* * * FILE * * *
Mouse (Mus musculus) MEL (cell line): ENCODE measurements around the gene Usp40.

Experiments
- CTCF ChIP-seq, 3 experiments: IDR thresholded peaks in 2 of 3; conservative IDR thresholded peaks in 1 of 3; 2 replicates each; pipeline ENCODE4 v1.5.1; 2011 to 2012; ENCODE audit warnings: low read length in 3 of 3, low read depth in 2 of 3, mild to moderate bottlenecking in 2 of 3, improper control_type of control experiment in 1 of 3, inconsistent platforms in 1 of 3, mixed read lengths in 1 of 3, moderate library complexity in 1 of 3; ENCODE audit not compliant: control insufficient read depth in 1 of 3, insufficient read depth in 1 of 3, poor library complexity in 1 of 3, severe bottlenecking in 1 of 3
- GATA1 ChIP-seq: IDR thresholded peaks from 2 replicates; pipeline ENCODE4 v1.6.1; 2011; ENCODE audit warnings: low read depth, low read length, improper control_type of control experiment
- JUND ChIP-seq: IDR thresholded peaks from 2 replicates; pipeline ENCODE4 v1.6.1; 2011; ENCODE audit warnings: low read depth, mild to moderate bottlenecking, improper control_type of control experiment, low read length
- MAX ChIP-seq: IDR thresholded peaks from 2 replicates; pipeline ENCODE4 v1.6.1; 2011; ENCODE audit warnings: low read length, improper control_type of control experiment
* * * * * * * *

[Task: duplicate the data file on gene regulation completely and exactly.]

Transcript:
Mouse (Mus musculus) MEL (cell line): ENCODE measurements around the gene Usp40.

Experiments
- CTCF ChIP-seq, 3 experiments: IDR thresholded peaks in 2 of 3; conservative IDR thresholded peaks in 1 of 3; 2 replicates each; pipeline ENCODE4 v1.5.1; 2011 to 2012; ENCODE audit warnings: low read length in 3 of 3, low read depth in 2 of 3, mild to moderate bottlenecking in 2 of 3, improper control_type of control experiment in 1 of 3, inconsistent platforms in 1 of 3, mixed read lengths in 1 of 3, moderate library complexity in 1 of 3; ENCODE audit not compliant: control insufficient read depth in 1 of 3, insufficient read depth in 1 of 3, poor library complexity in 1 of 3, severe bottlenecking in 1 of 3
- GATA1 ChIP-seq: IDR thresholded peaks from 2 replicates; pipeline ENCODE4 v1.6.1; 2011; ENCODE audit warnings: low read depth, low read length, improper control_type of control experiment
- JUND ChIP-seq: IDR thresholded peaks from 2 replicates; pipeline ENCODE4 v1.6.1; 2011; ENCODE audit warnings: low read depth, mild to moderate bottlenecking, improper control_type of control experiment, low read length
- MAX ChIP-seq: IDR thresholded peaks from 2 replicates; pipeline ENCODE4 v1.6.1; 2011; ENCODE audit warnings: low read length, improper control_type of control experiment